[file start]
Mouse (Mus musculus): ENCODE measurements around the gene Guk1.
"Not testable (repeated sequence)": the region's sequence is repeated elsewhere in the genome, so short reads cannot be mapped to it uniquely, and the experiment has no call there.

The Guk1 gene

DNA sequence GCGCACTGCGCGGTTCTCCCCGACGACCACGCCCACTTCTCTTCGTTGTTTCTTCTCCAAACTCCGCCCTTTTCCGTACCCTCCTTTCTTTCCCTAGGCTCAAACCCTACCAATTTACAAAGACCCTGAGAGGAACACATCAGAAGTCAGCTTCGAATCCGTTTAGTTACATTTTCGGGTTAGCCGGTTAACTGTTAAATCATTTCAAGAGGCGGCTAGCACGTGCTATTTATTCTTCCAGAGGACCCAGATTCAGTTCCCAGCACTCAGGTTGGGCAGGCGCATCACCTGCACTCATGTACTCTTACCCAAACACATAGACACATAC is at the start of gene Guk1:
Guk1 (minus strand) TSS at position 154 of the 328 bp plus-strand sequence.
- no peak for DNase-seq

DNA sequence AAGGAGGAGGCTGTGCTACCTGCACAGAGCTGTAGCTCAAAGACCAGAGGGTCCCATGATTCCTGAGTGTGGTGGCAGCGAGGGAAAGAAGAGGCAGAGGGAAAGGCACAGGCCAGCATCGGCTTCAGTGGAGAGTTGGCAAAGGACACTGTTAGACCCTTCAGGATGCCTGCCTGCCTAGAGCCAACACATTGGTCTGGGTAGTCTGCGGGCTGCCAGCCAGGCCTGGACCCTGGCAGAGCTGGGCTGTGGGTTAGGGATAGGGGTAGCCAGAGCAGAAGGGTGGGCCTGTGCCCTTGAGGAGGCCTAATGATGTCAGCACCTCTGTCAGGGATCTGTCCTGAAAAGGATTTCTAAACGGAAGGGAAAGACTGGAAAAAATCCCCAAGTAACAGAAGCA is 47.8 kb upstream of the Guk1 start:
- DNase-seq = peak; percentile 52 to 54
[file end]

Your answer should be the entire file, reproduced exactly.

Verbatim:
Mouse (Mus musculus): ENCODE measurements around the gene Guk1.
"Not testable (repeated sequence)": the region's sequence is repeated elsewhere in the genome, so short reads cannot be mapped to it uniquely, and the experiment has no call there.

The Guk1 gene

DNA sequence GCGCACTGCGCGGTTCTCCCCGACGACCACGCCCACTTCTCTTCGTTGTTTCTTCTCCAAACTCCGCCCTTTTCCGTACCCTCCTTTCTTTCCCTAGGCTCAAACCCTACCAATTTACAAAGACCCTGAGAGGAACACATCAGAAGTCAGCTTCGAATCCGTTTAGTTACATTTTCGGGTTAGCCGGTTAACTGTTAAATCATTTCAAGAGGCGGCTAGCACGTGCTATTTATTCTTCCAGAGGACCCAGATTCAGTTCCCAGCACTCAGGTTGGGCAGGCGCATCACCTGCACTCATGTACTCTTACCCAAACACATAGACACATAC is at the start of gene Guk1:
Guk1 (minus strand) TSS at position 154 of the 328 bp plus-strand sequence.
- no peak for DNase-seq

DNA sequence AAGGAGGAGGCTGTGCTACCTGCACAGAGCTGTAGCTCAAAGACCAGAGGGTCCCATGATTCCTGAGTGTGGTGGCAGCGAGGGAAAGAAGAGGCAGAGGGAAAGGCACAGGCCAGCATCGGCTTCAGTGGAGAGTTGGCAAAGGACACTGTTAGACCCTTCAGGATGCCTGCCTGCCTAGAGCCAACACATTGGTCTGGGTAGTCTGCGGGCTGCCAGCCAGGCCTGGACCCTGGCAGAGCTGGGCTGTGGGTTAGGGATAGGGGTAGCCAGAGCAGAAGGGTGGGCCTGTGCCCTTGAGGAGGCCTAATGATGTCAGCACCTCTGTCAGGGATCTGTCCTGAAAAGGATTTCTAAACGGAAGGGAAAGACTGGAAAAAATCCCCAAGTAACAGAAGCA is 47.8 kb upstream of the Guk1 start:
- DNase-seq = peak; percentile 52 to 54